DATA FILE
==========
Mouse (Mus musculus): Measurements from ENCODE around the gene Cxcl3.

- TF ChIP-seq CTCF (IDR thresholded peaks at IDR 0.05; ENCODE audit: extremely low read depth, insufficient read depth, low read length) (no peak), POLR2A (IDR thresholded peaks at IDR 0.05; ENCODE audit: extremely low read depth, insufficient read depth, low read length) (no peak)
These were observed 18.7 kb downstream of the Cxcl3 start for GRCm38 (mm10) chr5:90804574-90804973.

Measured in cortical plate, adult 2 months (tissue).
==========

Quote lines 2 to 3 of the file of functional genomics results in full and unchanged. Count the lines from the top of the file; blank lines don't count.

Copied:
- TF ChIP-seq CTCF (IDR thresholded peaks at IDR 0.05; ENCODE audit: extremely low read depth, insufficient read depth, low read length) (no peak), POLR2A (IDR thresholded peaks at IDR 0.05; ENCODE audit: extremely low read depth, insufficient read depth, low read length) (no peak)
These were observed 18.7 kb downstream of the Cxcl3 start for GRCm38 (mm10) chr5:90804574-90804973.